Illustration courtesy Cary Shulman

The first ever NCAA Division I men’s football playoffs are about to begin but not without some controversy. Of course the previous system known as the BCS (Bowl Championship Series) had even more detractors, some leaving off the “C” and just calling it the BS system. Now four teams will vie for the prestigious (and remarkably lucrative) Championship. The conference of the winning team stands to make a whopping $40,000,000 or $22,000,000 more than last year.

The playoffs will include four teams: Alabama will play Ohio State in the Sugar Bowl, which has an $18,000,000 payout to each team’s conference, while Oregon will play defending champion Florida State in the Rose Bowl, which also has the $18 mil payday. The biggest loser is TCU. The week prior to the final selection TCU was ranked 3rd.

All TCU did in their final game was slaughter Iowa State 55-3. And yet, inexplicably at least certainly to TCU’s Gary Patterson, the Big 12 Coach of the Year, his team slipped to #6. This cost the Big 12 $14,000 (difference between the $4,000,000 they’re going to get and the $18 mil of a semi-final game) and possibly $36,000,000 should TCU have won the national championship.

Picture Coach Patterson walking dejectedly into the locker room after TCU’s one-sided victory. His puzzled assistant asks, “Why the long face, Coach?” “Letting them have a field goal is gonna kill us.” Since TCU dropped from #3 to #6, apparently it did. (Or could it have been that Ohio State has a larger national following and thus potentially greater TV ratings?)

Meanwhile the amounts of money the bowls generate are mind-boggling. It’s almost akin to drug money, as harsh as that sounds. In fact, it may not be such a bad comparison because as a country we’re certainly addicted to football. With all the money flowing it’s a bit ironic that NCAA stands for National Collegiate Amateur Athletics. $40 mil hardly sounds “amateur.” Naturally, the players don’t get a dime of the windfall but in April they got an increase in money for “meals and snacks.” Great, the schools get millions and the players get an extra energy bar!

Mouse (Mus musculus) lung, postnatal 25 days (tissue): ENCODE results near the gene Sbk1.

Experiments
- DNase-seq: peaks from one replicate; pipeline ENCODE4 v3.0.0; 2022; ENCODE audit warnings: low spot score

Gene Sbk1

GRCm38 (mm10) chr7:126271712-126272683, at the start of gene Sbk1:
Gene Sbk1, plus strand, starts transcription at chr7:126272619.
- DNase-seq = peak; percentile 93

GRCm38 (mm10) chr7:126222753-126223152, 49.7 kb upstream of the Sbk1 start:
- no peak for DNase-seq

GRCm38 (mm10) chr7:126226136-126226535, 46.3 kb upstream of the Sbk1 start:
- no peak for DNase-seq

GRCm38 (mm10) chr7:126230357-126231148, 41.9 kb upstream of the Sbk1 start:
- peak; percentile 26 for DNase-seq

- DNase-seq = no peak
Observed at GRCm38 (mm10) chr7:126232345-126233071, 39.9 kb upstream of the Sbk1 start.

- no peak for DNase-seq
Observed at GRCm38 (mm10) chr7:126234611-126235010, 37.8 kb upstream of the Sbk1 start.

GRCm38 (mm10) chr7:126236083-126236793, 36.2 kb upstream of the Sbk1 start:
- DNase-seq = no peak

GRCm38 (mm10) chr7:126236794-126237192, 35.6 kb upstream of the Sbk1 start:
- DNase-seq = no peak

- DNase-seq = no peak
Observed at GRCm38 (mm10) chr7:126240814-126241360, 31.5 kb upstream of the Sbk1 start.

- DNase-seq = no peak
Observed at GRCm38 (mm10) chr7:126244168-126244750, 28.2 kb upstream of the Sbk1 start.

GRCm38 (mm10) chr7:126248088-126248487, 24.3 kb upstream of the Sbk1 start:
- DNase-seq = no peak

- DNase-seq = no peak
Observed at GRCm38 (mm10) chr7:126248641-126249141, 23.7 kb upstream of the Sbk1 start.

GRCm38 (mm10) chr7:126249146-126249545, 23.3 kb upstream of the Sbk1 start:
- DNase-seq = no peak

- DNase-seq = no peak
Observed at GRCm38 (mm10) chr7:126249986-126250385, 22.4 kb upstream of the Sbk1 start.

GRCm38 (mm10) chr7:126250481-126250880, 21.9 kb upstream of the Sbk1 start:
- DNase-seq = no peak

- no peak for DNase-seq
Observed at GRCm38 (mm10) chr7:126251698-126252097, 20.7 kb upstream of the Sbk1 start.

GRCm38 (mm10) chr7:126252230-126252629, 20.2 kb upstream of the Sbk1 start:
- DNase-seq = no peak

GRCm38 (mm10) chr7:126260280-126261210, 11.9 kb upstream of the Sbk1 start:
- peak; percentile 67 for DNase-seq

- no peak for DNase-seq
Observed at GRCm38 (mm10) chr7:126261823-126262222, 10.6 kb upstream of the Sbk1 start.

Interestingly, the 12-person committee selecting the Final Four included Condoleezza Rice, George Bush’s former National Security Advisors. Rice is affectionately known as Condi, though given the spelling of her name she could just as easily be called Condo.

Who can forget Condi’s unique response to the Presidential Daily Briefing of August 6, 2001, “Bin Laden Determined to Strike in U.S.” The PDB suggested the attacks could involve commercial airliners hitting high-rise buildings in financial centers. But Condi pointed out “It didn’t say when the attacks would take place.” Hopefully Condi knows more about football than National Security.

But back to the new playoff system, one huge improvement is that previous to this year if your team finished #3 in the country you were, as the expression goes, close but no cigar. Not even a chance at the cigar. Now reaching the Final Four has a heretofore unknown prestige. Also, the two Semi-Final games will likely be mega hits in TV ratings, which lead to the big bucks and recruiting bonanzas for the participants. It’s really quite brilliant. So much so I have a feeling the field may soon expand to eight teams. You watch and see.

Other Bowl Games also pay out whopping sums. The Fiesta and Orange Bowls shell out $18,000,000 to the conferences of the participants. Locally, USC is in the Holiday Bowl against Nebraska which pays each participant $2,825,000. UCLA plays Kansas State in the Alamo Bowl that pays $3,825,000. Not exactly chump change but a far cry from the $40 mil grand prize to the National Champion. For some reason all this money talk for amateur sports makes me want to take a shower. Perhaps one of the games should just be called the Money Bowl.

So dust off the Lazy Boy recliner, replace the batteries in your remote and set your DVR because by my count there will be 39 Bowl Games between Dec. 20th and the January 12th National Championship. However, the names of many of the games don’t quite have the charm of the past because of the corporate sponsors. (Just like in politics, all that dough has to come from somewhere.)

So, as you mark your calendar, please note that there’s a Chif-fil-A , Alamo, Outback, Tax Slayer, Foster Farms, and Go Daddy Bowls to name but just a few of the more mercenary sounding. At the risk of sounding cynical, it could be said that America loves football and corporations run America, so it’s a perfect pairing.

So get your beer and chips ready, and let the games begin. This year, there’s a lot on the line: prestige, pride, and more than ever, money. Lots and lots of money.

Jack also writes “Laughing Matters,” which appears every Friday. He’s at, or

Illustration courtesy Cary Shulman.

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